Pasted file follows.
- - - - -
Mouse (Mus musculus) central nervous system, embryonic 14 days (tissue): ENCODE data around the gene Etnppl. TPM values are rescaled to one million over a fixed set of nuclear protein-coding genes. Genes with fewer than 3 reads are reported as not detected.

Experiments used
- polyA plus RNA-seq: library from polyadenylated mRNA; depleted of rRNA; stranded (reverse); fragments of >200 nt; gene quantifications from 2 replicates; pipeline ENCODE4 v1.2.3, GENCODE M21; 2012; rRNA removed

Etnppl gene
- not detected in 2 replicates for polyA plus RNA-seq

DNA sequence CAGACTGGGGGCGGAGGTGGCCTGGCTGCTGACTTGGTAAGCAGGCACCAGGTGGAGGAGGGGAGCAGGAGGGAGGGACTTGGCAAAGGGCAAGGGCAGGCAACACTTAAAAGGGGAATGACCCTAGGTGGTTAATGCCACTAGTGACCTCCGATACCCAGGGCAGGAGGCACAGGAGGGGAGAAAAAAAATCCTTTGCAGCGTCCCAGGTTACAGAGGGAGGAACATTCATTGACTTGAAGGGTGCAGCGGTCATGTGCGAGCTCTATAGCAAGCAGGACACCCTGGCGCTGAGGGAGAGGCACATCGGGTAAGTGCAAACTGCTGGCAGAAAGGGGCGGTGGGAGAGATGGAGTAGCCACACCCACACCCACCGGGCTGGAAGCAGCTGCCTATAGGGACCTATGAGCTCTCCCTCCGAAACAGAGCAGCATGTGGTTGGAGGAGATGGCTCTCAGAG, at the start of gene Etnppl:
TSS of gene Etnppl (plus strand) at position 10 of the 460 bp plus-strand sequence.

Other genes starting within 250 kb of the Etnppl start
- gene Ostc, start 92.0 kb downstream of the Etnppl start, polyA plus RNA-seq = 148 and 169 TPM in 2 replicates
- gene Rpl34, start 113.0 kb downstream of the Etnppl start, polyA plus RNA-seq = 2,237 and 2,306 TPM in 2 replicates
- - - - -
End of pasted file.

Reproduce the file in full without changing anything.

Mouse (Mus musculus) central nervous system, embryonic 14 days (tissue): ENCODE data around the gene Etnppl. TPM values are rescaled to one million over a fixed set of nuclear protein-coding genes. Genes with fewer than 3 reads are reported as not detected.

Experiments used
- polyA plus RNA-seq: library from polyadenylated mRNA; depleted of rRNA; stranded (reverse); fragments of >200 nt; gene quantifications from 2 replicates; pipeline ENCODE4 v1.2.3, GENCODE M21; 2012; rRNA removed

Etnppl gene
- not detected in 2 replicates for polyA plus RNA-seq

DNA sequence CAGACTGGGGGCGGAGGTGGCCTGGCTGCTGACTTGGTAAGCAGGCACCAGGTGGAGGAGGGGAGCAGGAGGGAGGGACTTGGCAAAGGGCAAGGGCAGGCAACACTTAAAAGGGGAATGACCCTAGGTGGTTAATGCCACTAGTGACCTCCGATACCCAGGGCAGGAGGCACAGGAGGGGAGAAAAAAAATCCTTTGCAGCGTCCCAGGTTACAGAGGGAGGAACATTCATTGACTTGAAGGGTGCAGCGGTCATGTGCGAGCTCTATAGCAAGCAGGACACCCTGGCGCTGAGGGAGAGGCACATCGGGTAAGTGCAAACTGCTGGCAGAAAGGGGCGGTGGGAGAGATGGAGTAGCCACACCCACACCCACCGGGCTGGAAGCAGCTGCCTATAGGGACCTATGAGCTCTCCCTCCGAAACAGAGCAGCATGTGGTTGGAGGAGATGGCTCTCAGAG, at the start of gene Etnppl:
TSS of gene Etnppl (plus strand) at position 10 of the 460 bp plus-strand sequence.

Other genes starting within 250 kb of the Etnppl start
- gene Ostc, start 92.0 kb downstream of the Etnppl start, polyA plus RNA-seq = 148 and 169 TPM in 2 replicates
- gene Rpl34, start 113.0 kb downstream of the Etnppl start, polyA plus RNA-seq = 2,237 and 2,306 TPM in 2 replicates